In November I went to Java on a press trip for a week and a half! Without a doubt, the most amazing destination I have ever had to visit for my blog and I can not wait to share my itinerary with you. This is the exact route I followed, but in terms of the amount of days in one place, it did change a little. For example, you spend less days in Jakarta, but longer in Semarang and Solo, cities that I didn’t really get to see.
Java is truly a beautiful island, the most important island of Indonesia even, because this is where the capital and government are located. In addition, about 60% of the population lives on Java, while it represents only about 7% of Indonesia’s land mass. Java is green, has amazing temples, and beautiful culture, so you shouldn’t miss it when you travel to Indonesia. Also nice: there is no malaria on Java (and Bali) so you don’t have to worry about that! The route for Java that I share with you today is mainly focused on West and Central Java. If you want to see a all of Java, you’ll need at least two to three weeks, but with this Java route you will certainly see all the big highlights!
The best moment for traveling to Java
The best time for traveling to Java is from May through September. During this period there isn’t a lot of rain. I was there during the end of November, in the so-called rainy season, but it really only rained at night, so we didn’t even notice it, really. Because Indonesia is near the equator, the climate is very stable. Depending on where we were on Java, the temperature ranged between 24 and 30 degrees.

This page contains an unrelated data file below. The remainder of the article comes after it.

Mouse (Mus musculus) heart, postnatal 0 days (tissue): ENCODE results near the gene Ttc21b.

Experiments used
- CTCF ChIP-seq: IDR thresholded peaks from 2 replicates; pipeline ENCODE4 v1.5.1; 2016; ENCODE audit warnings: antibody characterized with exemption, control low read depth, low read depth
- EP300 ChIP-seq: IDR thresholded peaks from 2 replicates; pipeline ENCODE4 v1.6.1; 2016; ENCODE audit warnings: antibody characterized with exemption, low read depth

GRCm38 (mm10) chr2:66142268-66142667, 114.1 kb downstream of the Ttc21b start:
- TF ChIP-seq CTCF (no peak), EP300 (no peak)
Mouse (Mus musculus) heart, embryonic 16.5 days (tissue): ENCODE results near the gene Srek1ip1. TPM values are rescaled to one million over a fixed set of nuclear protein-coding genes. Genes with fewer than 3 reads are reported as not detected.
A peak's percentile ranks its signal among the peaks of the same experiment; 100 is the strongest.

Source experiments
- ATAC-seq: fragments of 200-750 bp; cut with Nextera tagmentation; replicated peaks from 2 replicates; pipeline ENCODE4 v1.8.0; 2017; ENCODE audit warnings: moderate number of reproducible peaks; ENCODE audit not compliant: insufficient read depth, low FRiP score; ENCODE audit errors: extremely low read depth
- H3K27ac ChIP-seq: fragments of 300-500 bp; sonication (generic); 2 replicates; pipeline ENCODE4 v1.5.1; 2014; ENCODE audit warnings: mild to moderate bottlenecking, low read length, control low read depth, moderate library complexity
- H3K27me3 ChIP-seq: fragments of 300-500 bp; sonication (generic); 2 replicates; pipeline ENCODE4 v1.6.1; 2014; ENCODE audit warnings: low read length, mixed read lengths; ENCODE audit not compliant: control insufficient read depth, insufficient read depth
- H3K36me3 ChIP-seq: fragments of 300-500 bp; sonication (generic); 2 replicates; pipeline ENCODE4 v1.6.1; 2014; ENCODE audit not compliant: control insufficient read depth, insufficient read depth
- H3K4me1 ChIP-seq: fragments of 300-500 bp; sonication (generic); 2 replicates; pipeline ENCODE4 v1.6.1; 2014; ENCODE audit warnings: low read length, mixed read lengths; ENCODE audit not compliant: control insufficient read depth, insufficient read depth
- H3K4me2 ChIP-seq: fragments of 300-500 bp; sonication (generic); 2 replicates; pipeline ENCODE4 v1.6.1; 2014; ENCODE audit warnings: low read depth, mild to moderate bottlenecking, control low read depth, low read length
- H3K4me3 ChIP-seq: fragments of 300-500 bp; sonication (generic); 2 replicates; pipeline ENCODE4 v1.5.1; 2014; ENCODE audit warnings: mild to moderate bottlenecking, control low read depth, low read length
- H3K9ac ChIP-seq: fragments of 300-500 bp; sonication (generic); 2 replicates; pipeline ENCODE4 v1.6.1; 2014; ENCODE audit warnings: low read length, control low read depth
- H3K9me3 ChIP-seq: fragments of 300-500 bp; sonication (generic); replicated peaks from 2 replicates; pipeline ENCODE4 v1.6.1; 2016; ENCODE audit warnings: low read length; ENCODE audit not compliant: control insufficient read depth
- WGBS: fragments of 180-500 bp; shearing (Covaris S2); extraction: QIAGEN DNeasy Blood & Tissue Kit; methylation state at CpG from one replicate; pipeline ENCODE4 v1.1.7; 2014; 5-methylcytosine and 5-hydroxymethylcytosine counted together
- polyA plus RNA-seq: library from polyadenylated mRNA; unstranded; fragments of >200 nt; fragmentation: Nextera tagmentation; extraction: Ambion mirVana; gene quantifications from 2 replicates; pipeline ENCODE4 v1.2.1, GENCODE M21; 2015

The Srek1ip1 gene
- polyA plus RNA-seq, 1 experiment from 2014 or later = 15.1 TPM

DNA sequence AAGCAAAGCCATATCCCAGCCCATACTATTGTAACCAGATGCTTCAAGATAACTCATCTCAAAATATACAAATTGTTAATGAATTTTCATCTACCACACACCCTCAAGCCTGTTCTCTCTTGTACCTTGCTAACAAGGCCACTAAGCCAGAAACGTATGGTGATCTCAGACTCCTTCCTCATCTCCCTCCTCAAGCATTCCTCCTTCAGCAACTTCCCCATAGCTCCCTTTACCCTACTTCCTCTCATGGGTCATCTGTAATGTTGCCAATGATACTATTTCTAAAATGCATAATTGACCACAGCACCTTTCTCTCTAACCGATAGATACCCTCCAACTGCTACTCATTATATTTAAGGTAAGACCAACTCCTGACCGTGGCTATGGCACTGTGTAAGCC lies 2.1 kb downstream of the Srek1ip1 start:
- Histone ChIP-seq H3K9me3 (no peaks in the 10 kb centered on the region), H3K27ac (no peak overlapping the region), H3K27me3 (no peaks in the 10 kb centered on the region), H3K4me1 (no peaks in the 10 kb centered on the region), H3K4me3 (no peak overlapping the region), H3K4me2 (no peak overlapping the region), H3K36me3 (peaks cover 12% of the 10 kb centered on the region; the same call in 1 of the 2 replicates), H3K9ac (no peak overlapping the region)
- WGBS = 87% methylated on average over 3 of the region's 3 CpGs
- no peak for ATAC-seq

Jakarta: 1.5 days
Your trip starts in Jakarta, the capital of Indonesia. A city that most travelers quickly run away from, but I don’t think that is necessary. There are also a lot of fun things to do and see in Jakarta. The traffic situation can be overwhelming, it is SO busy, and you will undoubtedly feel a little claustrophobic in such a big city, but I found that it was a perfect way to really get used to Java. Everything afterwards is just so serene and green.
Jakarta is also the city where you will see some Dutch colonial history, so if you are interested, you should really go here. I visited a number of monuments, museums, an amusement park and a theme park. I suggest you do some exploring in the old city center and visit some museums after your arrival. End the day with some drinks in the evening accompanied by an amazing view over the city. For the next day I recommend visiting the national monument, and pay a visit to a minitiature park to get an idea of Indonesia, the different building styles and cultures.